In a democracy, the problem of fair division of goods is fundamental. It is, for example, what's lurking behind contemporary discussions of affirmative action, divorce law, and even of Medicare and Social Security. Its flip-side problem--burden-sharing--which is implicated in such issues as taxation and the draft, is likewise central. The authors, one a political scientist, the other a mathematician, start with an analysis of the well-known cake-cutting paradigm of "I cut, you choose" and gradually soup it up into a model capable of accommodating situations in which there are more than two parties, or more than one good. They emphasize division procedures that are not only proportional (that give each of n claimants a 1/n share of the good), but that also have the psychological property of being "envy-free"; that is, producing allocations in which each participant thinks (often wrongly, obviously) that he received the largest portion.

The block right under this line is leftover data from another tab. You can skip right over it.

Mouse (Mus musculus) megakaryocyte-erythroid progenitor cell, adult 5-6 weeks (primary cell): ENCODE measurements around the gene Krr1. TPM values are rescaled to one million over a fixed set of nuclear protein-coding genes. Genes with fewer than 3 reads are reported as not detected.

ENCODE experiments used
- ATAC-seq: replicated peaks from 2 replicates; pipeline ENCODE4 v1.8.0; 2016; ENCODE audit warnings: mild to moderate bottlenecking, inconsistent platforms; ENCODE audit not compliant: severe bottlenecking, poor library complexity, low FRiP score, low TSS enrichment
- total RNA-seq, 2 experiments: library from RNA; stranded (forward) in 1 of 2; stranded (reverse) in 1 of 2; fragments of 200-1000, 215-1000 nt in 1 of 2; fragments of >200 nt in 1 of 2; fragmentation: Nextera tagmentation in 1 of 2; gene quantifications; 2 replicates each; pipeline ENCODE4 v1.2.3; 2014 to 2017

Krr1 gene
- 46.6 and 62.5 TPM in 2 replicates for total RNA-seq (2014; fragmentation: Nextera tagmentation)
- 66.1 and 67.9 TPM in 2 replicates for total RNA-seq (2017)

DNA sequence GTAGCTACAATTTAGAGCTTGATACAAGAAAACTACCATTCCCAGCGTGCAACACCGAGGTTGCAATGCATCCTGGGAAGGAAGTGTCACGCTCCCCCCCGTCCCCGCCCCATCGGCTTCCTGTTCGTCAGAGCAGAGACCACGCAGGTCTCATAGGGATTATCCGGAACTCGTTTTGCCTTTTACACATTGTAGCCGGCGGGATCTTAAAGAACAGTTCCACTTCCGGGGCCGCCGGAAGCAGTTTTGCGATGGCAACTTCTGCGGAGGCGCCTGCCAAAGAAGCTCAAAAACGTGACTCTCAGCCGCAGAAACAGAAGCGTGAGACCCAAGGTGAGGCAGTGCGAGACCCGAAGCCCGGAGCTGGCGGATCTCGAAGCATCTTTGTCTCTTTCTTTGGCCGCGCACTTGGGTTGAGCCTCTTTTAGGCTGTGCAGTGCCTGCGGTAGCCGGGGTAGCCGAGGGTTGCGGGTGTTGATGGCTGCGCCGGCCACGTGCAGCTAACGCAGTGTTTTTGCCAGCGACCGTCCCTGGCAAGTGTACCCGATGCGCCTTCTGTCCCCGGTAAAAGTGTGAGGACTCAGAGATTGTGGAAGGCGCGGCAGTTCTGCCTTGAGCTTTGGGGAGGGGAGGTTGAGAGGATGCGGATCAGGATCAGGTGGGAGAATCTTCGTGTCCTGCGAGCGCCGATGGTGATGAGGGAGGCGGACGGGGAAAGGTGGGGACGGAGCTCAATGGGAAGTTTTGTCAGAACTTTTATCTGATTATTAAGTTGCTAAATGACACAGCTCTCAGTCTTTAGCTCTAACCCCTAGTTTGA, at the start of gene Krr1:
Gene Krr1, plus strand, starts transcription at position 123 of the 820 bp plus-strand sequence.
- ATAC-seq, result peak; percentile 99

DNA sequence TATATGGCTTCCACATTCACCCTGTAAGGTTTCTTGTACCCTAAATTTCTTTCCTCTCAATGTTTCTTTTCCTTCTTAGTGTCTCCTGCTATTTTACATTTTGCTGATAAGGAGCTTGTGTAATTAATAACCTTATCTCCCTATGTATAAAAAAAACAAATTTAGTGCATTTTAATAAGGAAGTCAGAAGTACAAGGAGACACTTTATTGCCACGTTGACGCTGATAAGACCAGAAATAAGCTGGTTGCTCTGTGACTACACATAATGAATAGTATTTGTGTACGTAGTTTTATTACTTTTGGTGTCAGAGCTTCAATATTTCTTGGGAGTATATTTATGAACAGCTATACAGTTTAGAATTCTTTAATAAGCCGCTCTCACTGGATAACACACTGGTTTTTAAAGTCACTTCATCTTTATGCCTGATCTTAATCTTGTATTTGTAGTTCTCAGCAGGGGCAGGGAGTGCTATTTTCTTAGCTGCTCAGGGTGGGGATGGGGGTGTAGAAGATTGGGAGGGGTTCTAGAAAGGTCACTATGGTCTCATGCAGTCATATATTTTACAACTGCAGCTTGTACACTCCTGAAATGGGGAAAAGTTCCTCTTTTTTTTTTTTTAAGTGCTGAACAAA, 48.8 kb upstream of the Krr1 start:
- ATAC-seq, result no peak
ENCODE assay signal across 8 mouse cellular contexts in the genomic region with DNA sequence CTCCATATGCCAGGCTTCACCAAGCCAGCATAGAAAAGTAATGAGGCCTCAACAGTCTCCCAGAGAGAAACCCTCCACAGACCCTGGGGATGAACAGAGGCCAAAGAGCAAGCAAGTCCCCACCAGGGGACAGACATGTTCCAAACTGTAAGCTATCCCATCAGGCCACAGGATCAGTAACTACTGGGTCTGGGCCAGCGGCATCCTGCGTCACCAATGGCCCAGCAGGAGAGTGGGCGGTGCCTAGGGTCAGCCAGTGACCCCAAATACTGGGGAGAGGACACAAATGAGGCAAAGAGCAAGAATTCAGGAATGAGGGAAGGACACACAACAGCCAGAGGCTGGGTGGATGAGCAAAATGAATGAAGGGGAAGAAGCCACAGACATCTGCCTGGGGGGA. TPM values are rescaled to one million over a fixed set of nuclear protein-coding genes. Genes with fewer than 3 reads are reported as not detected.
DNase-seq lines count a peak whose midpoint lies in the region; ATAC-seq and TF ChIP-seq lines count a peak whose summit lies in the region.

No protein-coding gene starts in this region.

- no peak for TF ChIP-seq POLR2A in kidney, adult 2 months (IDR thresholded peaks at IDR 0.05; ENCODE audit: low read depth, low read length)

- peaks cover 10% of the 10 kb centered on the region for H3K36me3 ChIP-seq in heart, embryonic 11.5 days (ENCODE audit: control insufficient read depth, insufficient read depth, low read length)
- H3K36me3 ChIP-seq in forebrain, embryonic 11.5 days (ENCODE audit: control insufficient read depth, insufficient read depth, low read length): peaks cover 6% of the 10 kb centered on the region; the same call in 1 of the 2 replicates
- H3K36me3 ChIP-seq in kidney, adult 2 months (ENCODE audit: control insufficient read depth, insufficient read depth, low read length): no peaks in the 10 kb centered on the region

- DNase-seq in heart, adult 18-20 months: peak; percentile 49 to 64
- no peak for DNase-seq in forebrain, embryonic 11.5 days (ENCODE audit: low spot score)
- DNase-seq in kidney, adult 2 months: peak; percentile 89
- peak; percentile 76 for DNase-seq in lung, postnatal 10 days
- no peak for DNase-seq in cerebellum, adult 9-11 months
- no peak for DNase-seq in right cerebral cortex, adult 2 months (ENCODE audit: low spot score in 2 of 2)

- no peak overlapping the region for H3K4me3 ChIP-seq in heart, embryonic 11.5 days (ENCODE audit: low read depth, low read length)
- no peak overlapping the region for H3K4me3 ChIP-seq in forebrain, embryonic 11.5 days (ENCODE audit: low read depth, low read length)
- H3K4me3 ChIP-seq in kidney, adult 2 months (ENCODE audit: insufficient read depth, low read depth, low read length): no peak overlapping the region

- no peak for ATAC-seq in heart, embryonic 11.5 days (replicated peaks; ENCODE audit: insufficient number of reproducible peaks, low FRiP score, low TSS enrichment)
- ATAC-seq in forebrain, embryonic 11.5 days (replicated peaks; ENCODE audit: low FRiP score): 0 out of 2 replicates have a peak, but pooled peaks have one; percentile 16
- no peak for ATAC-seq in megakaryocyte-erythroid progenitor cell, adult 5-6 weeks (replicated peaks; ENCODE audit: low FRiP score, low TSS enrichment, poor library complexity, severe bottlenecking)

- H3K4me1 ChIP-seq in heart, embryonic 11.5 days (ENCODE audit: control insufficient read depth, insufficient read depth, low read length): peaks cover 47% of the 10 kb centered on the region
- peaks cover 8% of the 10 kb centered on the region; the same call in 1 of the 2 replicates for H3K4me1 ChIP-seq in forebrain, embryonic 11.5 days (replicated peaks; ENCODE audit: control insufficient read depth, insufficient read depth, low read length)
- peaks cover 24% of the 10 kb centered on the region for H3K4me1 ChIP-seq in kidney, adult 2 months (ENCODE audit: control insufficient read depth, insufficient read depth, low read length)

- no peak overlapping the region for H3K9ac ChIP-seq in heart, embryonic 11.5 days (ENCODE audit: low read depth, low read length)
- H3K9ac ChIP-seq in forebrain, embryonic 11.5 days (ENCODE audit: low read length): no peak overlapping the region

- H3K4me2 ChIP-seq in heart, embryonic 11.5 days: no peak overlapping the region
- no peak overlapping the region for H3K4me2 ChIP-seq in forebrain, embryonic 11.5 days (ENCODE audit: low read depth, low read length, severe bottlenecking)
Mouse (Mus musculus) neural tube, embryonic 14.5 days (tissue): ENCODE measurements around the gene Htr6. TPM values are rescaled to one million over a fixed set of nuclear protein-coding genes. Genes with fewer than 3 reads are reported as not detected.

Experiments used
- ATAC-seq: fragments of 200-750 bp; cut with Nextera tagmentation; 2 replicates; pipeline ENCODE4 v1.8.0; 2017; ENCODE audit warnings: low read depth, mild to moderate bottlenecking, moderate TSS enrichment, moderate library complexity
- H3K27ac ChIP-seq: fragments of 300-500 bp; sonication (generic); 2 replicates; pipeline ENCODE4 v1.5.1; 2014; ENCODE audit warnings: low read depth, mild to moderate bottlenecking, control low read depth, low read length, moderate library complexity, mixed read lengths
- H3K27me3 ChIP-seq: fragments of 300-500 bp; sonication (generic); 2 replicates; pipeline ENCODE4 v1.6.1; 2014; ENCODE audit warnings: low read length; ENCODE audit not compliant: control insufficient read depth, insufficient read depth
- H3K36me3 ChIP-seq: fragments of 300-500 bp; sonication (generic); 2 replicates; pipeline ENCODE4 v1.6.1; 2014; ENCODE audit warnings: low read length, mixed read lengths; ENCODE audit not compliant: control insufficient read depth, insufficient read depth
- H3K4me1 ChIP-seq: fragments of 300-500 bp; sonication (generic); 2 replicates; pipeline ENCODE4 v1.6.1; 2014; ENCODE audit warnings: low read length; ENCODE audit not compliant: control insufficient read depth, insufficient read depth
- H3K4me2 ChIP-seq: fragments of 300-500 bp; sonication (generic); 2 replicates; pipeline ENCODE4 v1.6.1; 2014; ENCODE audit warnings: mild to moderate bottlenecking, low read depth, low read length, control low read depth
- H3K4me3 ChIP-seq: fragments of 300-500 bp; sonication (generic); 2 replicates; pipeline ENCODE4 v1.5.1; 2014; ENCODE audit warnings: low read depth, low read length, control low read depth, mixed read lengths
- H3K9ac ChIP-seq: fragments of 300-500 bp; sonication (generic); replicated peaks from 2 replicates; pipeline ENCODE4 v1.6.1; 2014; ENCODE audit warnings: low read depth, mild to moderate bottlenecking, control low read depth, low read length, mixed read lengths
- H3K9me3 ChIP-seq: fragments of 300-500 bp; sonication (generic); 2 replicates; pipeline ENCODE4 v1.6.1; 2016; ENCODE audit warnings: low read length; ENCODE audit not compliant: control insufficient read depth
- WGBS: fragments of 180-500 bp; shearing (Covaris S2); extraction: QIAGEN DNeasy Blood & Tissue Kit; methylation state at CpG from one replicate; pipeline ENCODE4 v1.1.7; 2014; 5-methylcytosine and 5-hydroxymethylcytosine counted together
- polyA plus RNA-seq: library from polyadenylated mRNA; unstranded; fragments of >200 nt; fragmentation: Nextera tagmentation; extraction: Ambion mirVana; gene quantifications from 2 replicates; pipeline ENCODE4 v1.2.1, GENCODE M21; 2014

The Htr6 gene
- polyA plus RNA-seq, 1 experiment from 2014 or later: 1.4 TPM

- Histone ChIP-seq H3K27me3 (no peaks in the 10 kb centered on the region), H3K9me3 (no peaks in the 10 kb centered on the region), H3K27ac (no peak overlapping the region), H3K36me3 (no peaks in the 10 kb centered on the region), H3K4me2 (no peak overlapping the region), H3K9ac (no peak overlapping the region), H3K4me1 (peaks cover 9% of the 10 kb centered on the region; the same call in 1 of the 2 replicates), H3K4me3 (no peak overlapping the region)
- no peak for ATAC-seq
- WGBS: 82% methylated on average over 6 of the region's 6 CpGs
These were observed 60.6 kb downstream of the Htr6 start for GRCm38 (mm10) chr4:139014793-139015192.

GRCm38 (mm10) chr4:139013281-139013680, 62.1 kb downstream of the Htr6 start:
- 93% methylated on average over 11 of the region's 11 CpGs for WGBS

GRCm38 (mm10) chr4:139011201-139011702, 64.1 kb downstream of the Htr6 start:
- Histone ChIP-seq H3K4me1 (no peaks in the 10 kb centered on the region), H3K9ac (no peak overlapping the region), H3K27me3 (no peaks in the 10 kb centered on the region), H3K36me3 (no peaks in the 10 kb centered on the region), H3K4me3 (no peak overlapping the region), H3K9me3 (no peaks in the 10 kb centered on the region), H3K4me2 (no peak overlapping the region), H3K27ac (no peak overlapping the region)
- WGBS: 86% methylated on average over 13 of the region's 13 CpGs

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'In this remarkable book, Brams and Taylor bring to the attention of social scientists a literature thus far confined to puzzle-solving and other mathematical magazines. The book's emphasis on Envy-Freeness will please economists; numerous practical mechanisms for negotiation will appeal to the political scientist and the lawyer; finally, Brams and Taylor's original fair division procedures are of interest to all researchers.' Herve Moulin, Duke University
'… explains everything a layperson might need to know about fair division … lawyers should love the book'. Discover